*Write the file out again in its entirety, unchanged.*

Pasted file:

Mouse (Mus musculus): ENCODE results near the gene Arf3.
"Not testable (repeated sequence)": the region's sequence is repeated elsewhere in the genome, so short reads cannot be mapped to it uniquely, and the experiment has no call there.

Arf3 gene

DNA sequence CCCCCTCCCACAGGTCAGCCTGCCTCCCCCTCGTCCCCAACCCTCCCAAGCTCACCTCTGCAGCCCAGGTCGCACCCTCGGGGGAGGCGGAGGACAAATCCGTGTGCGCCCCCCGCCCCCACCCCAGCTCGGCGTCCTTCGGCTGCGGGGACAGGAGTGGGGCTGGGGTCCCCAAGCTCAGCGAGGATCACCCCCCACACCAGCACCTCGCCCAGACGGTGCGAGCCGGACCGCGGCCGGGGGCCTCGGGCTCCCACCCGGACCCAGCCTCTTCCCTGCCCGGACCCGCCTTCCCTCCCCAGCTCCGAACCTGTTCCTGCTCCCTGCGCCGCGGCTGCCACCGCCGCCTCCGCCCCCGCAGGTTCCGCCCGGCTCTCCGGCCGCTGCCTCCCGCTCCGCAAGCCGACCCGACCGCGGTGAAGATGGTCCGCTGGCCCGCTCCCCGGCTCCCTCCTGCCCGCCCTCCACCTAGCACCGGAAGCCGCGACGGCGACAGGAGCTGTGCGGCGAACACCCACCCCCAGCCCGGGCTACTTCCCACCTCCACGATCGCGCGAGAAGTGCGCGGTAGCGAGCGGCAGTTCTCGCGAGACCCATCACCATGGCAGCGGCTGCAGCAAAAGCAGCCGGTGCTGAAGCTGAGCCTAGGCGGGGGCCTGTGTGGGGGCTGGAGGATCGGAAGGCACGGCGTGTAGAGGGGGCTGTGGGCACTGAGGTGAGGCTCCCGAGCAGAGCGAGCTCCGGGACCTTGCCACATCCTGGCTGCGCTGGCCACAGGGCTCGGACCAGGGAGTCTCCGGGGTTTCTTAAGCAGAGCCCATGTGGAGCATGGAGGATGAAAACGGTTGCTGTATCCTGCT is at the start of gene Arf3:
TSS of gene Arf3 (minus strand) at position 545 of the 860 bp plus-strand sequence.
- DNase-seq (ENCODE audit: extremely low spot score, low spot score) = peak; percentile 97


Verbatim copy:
Mouse (Mus musculus): ENCODE results near the gene Arf3.
"Not testable (repeated sequence)": the region's sequence is repeated elsewhere in the genome, so short reads cannot be mapped to it uniquely, and the experiment has no call there.

Arf3 gene

DNA sequence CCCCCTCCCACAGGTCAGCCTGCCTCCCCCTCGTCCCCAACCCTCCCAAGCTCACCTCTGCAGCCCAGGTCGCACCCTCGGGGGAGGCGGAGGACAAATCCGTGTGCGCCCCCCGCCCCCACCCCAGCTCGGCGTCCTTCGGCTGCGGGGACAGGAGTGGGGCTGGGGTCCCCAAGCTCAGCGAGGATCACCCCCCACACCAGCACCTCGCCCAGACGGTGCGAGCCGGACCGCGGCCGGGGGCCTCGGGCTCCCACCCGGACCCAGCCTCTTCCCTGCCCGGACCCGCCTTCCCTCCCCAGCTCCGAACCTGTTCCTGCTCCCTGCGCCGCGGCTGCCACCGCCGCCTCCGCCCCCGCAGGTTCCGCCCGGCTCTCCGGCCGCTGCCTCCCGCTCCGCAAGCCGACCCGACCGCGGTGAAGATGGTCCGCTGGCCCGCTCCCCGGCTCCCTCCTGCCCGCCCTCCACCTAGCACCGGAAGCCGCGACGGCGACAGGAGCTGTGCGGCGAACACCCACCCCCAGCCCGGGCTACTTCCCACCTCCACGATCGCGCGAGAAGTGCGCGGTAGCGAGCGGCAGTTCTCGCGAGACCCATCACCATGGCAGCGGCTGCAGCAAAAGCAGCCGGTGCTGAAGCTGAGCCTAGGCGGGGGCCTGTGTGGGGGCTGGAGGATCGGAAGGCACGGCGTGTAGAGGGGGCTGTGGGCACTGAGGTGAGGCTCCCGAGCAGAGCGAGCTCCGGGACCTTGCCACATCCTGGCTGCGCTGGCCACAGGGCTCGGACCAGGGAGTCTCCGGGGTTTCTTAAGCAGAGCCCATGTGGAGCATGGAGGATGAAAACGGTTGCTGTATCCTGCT is at the start of gene Arf3:
TSS of gene Arf3 (minus strand) at position 545 of the 860 bp plus-strand sequence.
- DNase-seq (ENCODE audit: extremely low spot score, low spot score) = peak; percentile 97